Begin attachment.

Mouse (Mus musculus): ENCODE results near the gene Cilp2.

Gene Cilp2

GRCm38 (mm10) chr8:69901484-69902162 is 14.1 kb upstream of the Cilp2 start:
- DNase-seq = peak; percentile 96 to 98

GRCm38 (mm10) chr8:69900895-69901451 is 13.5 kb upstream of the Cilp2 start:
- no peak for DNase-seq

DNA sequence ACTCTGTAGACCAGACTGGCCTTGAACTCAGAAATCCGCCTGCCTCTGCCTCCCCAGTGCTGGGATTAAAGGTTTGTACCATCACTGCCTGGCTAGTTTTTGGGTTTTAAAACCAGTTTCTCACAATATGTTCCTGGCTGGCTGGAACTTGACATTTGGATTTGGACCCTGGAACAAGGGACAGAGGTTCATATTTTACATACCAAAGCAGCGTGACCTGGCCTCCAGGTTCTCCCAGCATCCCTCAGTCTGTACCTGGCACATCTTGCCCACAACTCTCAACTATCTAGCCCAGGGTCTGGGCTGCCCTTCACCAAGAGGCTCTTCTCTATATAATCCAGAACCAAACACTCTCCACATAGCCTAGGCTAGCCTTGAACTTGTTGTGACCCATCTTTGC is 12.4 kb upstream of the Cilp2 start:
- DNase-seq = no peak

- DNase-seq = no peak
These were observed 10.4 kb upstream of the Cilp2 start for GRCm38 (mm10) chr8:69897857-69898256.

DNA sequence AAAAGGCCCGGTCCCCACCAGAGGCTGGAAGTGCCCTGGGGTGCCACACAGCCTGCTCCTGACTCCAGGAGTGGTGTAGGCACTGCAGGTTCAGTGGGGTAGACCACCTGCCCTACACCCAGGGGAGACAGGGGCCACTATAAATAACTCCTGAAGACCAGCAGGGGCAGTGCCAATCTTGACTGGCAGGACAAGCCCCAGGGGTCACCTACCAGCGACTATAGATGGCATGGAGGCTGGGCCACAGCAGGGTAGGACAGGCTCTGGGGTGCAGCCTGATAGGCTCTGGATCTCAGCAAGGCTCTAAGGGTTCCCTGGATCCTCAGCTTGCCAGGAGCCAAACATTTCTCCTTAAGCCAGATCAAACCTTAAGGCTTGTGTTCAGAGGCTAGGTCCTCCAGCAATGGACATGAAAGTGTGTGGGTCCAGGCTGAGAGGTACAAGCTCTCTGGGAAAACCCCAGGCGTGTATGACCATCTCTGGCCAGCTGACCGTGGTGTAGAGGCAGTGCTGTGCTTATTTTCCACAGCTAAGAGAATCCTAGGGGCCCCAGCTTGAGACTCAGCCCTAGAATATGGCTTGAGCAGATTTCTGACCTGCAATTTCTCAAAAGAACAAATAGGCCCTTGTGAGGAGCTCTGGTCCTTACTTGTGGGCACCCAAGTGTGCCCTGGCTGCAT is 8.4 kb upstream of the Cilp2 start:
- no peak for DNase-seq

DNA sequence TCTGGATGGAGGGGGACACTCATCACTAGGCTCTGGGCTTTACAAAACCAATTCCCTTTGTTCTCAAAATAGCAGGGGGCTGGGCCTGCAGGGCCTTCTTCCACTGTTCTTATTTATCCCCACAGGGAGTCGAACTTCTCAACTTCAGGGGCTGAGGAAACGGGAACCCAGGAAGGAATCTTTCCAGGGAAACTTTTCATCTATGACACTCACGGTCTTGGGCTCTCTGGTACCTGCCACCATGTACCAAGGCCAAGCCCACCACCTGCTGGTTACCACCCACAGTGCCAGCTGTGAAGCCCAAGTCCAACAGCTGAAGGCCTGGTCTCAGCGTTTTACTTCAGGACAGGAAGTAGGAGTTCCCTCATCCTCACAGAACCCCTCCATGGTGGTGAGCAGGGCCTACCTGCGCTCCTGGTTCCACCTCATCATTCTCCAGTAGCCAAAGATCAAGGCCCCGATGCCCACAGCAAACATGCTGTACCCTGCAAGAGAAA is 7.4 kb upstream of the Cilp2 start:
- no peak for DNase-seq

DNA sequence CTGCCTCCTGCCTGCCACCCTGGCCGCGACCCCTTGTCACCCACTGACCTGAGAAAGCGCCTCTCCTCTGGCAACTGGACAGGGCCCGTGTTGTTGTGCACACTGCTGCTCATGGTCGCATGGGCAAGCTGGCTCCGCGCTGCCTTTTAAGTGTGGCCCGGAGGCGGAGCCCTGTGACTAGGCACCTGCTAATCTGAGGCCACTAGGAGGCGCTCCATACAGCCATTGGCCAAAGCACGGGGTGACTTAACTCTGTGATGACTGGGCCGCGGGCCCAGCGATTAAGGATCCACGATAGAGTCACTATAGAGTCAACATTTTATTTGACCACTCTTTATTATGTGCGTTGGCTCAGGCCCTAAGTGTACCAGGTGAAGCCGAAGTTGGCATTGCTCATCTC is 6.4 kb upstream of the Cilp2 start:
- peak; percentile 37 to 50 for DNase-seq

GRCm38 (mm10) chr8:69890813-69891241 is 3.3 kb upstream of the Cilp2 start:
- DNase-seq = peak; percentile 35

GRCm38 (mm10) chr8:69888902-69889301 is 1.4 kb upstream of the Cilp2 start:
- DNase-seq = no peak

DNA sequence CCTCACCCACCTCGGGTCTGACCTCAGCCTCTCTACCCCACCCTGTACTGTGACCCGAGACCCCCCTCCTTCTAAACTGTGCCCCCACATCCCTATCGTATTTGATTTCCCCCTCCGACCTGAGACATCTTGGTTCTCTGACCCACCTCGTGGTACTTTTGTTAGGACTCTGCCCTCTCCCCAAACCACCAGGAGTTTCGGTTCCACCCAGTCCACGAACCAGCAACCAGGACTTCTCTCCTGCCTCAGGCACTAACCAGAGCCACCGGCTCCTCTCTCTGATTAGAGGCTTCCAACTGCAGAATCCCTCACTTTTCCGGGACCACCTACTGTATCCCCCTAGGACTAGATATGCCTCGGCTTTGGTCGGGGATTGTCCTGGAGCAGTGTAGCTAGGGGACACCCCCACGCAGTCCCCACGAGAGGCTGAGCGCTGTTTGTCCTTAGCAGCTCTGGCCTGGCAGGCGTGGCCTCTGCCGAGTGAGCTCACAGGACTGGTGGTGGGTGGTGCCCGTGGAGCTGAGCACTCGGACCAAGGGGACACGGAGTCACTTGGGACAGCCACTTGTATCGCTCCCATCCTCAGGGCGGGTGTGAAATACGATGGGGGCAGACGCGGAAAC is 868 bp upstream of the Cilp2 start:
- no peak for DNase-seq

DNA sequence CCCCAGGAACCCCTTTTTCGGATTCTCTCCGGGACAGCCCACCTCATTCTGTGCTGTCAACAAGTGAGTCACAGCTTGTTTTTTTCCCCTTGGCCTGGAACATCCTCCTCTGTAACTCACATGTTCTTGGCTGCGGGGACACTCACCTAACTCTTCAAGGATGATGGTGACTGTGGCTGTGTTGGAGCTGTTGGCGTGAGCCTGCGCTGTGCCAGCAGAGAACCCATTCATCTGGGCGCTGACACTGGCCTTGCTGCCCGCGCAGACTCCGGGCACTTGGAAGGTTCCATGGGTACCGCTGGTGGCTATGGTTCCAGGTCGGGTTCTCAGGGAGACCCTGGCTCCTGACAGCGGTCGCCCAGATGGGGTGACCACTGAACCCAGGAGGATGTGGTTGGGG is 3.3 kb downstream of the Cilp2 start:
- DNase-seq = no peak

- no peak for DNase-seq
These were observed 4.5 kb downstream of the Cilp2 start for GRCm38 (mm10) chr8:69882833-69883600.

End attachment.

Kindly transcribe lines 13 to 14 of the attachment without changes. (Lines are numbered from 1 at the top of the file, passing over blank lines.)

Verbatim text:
DNA sequence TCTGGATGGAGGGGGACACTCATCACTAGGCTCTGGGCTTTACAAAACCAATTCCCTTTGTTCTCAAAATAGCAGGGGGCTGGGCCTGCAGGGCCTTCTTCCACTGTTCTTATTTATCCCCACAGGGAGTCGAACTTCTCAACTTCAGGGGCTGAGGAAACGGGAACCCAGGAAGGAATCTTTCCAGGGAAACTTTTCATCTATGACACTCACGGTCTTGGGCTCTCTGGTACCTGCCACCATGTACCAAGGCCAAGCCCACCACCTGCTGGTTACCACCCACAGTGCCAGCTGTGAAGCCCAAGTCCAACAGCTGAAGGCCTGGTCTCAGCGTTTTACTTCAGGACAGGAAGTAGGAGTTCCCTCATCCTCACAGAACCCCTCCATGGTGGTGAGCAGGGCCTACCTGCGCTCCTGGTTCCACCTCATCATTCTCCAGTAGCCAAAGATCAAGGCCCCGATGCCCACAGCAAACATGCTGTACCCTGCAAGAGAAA is 7.4 kb upstream of the Cilp2 start:
- no peak for DNase-seq